Ian D Scofield, Writer

Fantasy/Science Fiction/Thriller and Freelance

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Exercise: Old Photo

The last required exercise of the week ended up being short.  We had to take an old photo, preferably not a profile picture, and describe what is going on it, what we see, etc.  Here is mine.

The picture of the World Seido Organization preparing for a demonstration at the Cherry Blossom Festival in 2009 is dear to me.  My sparring partner of 10 years sits behind the glass wall yet still out of sight with me and the younger students.  We were watching over them while the black belts, clearly visible are outside talking in a circle about the demonstration.  Or at least that is what I think they are doing.  Their white uniforms with black belts are quite noticeable in the center of the picture.  The stage, behind them is only a foot or so higher, just high enough to make us visible to the crowd sitting in folding chairs on the cement outside the glass windows.

Exercise: Touch, Feel, Taste. Use your senses.

In this exercise we were asked to go back to the place we observed or to our favorite place and describe it using all of our senses.  Here is my attempt at it.  You may notice it lacks taste, I didn’t want to taste the empty lot.  I am not sure how hygenic it is.

The field as I described it visually has not changed.  The colors are still brown, green, and shades in between.  Sounds over power most senses in this part of town.  Martin Luther King Jr. Way is busy, the noise of cars during the day is loud.  The only noise that overpowers that of the cars is the sound of the Light Rail passing by.  As it crosses the main side street the it blows a dysfunctional horn.  At night without the sound of the traffic or light rail you can hear people yelling or the sounds of wildlife.

Smell is indiscernible from the nearby area.  You can smell the gas from cars that go by.  The city smells overwhelm any of those produced by the plants.  I feel through my shoes the unevenness of the ground.  Piles of dirt, slopes, and other obstructions change how I feel the ground.

One of the things we do besides exercises for my non-fiction class is read essays.  When I come accross one I will post it here.  If I can find a copy on the internet I will post a link too.  Here is one that I absolutely loved.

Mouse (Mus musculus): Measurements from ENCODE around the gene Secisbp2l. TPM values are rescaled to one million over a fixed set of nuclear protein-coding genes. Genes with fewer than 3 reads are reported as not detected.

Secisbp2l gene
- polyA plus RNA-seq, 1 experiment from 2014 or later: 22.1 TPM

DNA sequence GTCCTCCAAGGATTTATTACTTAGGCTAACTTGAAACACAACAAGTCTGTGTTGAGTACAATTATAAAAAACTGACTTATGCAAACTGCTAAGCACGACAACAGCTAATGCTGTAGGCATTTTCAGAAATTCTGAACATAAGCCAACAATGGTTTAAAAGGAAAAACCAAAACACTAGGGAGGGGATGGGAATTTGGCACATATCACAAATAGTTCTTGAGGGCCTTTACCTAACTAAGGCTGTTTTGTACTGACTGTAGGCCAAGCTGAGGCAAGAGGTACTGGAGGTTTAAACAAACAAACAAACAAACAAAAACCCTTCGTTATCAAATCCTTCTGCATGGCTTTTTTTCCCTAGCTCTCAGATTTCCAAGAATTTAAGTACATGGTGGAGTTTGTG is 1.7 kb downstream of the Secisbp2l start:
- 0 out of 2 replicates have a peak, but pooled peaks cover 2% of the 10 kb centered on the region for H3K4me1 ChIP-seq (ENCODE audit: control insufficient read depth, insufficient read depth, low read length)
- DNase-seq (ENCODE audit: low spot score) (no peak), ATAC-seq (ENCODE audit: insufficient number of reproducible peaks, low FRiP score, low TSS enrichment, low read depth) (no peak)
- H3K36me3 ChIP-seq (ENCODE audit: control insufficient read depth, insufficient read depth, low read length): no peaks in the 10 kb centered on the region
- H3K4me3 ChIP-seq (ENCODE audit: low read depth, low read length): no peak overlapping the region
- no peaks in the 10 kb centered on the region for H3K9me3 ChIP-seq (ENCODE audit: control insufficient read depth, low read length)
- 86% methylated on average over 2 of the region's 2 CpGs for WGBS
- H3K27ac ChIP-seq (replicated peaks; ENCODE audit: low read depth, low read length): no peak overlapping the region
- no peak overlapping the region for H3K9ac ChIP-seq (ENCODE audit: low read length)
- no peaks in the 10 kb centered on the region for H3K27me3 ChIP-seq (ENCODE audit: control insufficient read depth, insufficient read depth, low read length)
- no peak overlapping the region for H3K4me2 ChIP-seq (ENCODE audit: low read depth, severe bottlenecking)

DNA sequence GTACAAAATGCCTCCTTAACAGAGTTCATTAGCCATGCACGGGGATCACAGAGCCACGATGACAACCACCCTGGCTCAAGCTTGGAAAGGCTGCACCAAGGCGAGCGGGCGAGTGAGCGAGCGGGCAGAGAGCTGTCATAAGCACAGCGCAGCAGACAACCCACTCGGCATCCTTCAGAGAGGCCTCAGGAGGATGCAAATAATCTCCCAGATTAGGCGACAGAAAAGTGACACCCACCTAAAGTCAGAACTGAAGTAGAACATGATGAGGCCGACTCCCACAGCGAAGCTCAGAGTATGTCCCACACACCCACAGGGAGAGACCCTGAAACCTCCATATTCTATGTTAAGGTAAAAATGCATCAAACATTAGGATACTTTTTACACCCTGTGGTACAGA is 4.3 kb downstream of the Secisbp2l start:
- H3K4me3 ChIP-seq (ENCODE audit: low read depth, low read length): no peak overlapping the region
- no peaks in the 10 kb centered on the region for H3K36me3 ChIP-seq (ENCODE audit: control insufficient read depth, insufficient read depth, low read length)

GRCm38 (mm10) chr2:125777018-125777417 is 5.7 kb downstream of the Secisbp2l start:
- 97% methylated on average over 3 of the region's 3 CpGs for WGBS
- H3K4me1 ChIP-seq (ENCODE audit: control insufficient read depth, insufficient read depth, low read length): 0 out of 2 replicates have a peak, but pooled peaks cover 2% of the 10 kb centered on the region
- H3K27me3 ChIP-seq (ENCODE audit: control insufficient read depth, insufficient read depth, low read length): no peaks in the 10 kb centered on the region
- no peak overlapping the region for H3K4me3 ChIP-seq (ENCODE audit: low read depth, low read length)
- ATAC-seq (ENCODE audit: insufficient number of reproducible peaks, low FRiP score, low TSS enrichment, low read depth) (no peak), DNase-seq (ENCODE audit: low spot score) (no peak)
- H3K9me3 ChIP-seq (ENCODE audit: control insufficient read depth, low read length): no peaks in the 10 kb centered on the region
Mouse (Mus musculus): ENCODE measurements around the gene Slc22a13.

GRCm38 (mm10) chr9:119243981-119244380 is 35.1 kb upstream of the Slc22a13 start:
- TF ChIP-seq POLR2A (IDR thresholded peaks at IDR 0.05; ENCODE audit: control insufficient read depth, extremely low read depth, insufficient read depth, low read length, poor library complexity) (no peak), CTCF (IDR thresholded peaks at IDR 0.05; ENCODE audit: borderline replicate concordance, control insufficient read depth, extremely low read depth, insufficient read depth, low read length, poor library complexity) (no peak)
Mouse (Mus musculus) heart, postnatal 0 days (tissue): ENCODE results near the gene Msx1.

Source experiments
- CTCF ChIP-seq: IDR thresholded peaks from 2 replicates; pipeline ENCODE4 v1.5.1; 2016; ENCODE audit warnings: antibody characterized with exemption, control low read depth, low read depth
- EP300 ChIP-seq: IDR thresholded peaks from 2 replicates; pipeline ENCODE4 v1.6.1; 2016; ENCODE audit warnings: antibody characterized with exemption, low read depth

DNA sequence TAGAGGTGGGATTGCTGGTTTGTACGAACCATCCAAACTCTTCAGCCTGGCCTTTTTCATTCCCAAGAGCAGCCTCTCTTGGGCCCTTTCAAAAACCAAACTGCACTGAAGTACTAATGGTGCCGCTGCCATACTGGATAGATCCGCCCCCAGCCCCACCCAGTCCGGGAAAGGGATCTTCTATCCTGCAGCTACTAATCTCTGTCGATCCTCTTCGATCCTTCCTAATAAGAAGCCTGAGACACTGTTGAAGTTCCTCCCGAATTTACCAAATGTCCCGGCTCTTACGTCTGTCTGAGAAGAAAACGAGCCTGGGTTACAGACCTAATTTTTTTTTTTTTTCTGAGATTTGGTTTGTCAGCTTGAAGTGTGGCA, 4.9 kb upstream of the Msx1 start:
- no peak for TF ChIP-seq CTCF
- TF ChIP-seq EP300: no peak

Gretel Ehrlich’s About Men is the story of the true cowboy and why he acts the way he does.  The one thing I really like about it is the fact that it reminds me of my grandpa in some ways.  Other than that it gives a more correct view of a type of people than what you can typically find elsewhere.

http://howlandpowpak.neomin.org/powpak/data/thomas.williams/articles/document_ar27.PDF

Exercise: The Lot Across the Street

Update

I am sorry to those who tried to get to my website recently.  It has been down without my knowledge.  I contacted Dreamhost who promptly fixed it and fixed the other errors caused by it.

The Exercise

Today’s exercise was to go somewhere and describe the scene.  Preferably using as few words as possible for each description.  Here it is:

The lot across from my apartment doesn’t change often.  The only thing that changes is the people who go in it.  On weekends kids play in the short, burnt grass while on the weekdays adults cut through it to get home quicker.  You can’t see it, at least you can’t read it from my window but at the intersection of the two busy streets it meets there is a for sale sign and an advertisement for the UPS store a couple of blocks down.  The lot has been for sale since I have lived here, even though that is not long.

It is not quite clear what this lot used to be, it could have been many things.  The fact that it is more or less level with grass and plants indicates it could have been a park.  Uncompleted paved roads and paths lead into the lot.  At the end of two such paths are piles of wood chips and mulch.  Seveal tall light posts that don’t light up at night imply that it was once a park of some kind.  A third possibility is that it was a parking lot, a sign on one of the light posts indicates that if you park without authorization you will be towed.  This theory is unlikely, the uneven terrain (despite how slight it is), the plants, the grass, and the fact that the paved areas are not all big enough to hold cars, all work against this idea.

A log, prepared like a phone poll but not as long as one lays alone in the lot.  A smaller version of it lays also by itself on the other side of the park.  Miniature versions of them staked in the ground on the edges of the park hold a thin cord to discourage people from entering.

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